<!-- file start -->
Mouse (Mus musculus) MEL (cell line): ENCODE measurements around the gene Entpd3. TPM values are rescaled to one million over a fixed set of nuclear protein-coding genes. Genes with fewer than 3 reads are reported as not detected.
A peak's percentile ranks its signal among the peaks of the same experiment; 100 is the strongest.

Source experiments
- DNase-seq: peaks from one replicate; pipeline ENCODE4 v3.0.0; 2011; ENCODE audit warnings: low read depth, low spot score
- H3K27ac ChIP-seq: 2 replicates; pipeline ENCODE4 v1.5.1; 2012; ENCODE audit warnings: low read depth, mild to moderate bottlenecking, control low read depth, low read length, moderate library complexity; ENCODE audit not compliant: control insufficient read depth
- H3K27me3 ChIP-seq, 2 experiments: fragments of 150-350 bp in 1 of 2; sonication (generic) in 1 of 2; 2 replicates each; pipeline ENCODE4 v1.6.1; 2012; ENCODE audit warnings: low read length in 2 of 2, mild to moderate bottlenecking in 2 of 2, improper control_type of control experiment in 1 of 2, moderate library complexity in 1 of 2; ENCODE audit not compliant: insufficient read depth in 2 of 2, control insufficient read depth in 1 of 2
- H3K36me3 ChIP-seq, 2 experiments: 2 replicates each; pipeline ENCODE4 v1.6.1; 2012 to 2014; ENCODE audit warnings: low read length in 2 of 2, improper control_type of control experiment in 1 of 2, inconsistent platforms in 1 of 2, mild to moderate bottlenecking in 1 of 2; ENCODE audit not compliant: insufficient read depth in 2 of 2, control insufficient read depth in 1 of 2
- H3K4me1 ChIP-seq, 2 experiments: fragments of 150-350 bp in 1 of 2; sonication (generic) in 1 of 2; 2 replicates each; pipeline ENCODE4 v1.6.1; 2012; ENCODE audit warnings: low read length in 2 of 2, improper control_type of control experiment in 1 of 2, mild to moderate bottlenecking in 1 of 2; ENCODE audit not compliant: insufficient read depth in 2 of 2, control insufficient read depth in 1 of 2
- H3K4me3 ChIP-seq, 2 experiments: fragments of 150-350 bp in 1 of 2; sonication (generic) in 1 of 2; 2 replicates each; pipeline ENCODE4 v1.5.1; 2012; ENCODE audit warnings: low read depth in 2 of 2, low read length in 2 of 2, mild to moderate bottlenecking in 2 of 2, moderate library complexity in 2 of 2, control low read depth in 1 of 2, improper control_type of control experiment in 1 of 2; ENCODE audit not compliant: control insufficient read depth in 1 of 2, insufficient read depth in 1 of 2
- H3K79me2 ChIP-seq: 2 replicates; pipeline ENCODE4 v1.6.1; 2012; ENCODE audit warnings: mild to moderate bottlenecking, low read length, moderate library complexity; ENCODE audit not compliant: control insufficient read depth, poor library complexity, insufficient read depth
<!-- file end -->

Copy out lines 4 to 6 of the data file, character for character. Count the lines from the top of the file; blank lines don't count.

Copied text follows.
- DNase-seq: peaks from one replicate; pipeline ENCODE4 v3.0.0; 2011; ENCODE audit warnings: low read depth, low spot score
- H3K27ac ChIP-seq: 2 replicates; pipeline ENCODE4 v1.5.1; 2012; ENCODE audit warnings: low read depth, mild to moderate bottlenecking, control low read depth, low read length, moderate library complexity; ENCODE audit not compliant: control insufficient read depth
- H3K27me3 ChIP-seq, 2 experiments: fragments of 150-350 bp in 1 of 2; sonication (generic) in 1 of 2; 2 replicates each; pipeline ENCODE4 v1.6.1; 2012; ENCODE audit warnings: low read length in 2 of 2, mild to moderate bottlenecking in 2 of 2, improper control_type of control experiment in 1 of 2, moderate library complexity in 1 of 2; ENCODE audit not compliant: insufficient read depth in 2 of 2, control insufficient read depth in 1 of 2